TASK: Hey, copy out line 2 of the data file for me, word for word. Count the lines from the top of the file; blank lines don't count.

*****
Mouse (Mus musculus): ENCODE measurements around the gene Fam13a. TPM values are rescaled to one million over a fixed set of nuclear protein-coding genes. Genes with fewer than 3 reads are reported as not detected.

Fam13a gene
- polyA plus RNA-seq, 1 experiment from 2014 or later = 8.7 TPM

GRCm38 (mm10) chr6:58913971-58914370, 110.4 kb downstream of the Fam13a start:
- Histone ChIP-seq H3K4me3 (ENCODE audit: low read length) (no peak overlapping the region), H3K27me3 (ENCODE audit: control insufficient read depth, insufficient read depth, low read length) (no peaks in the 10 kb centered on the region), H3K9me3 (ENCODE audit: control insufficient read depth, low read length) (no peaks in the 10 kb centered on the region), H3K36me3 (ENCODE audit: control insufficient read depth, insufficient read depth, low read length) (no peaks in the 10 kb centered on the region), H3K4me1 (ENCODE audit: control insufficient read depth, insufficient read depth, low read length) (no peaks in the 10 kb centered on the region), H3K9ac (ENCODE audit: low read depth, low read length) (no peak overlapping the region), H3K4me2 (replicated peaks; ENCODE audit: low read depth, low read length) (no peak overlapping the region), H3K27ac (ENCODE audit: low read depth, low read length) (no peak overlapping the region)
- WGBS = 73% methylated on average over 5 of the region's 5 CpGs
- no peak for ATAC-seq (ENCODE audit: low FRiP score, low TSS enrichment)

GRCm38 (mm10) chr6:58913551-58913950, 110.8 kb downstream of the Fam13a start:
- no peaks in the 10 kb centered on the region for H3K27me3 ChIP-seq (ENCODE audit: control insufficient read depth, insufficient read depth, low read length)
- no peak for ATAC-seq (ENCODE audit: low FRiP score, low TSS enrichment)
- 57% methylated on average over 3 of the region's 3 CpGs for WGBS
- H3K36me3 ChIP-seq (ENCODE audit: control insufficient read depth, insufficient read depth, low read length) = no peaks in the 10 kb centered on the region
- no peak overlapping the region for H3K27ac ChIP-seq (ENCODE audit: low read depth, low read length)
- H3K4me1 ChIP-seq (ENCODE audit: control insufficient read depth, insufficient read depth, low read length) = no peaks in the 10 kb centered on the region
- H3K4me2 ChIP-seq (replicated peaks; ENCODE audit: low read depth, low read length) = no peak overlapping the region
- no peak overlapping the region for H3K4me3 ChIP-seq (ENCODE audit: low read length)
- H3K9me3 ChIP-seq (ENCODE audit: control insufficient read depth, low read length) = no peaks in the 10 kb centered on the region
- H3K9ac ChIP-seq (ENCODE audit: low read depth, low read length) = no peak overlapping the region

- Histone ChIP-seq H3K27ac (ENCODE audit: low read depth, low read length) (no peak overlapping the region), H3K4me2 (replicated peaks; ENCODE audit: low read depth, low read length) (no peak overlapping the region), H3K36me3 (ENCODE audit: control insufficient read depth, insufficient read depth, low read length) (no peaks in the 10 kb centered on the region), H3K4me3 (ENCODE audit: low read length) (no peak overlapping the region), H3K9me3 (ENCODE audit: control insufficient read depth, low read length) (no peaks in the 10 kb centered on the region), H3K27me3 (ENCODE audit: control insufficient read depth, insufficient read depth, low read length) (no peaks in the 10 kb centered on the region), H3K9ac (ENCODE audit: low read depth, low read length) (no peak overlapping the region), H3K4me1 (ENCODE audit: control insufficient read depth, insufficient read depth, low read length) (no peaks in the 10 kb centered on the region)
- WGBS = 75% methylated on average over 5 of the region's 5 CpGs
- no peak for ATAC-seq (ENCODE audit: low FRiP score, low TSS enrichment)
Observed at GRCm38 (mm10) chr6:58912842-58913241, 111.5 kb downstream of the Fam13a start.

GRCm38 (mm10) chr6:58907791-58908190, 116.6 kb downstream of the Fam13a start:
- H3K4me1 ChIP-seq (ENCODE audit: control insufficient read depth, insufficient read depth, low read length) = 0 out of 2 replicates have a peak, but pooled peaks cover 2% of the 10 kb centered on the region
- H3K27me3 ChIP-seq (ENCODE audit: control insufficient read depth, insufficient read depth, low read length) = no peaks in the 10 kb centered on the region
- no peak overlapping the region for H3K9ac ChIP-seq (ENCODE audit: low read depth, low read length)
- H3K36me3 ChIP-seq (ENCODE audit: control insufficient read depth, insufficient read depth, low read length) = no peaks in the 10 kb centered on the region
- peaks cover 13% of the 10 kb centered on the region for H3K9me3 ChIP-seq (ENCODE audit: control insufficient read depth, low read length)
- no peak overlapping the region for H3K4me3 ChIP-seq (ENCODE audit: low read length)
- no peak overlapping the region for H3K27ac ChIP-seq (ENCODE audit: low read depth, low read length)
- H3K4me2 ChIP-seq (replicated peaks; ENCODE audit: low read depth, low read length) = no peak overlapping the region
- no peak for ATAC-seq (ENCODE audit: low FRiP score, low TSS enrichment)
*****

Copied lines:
Fam13a gene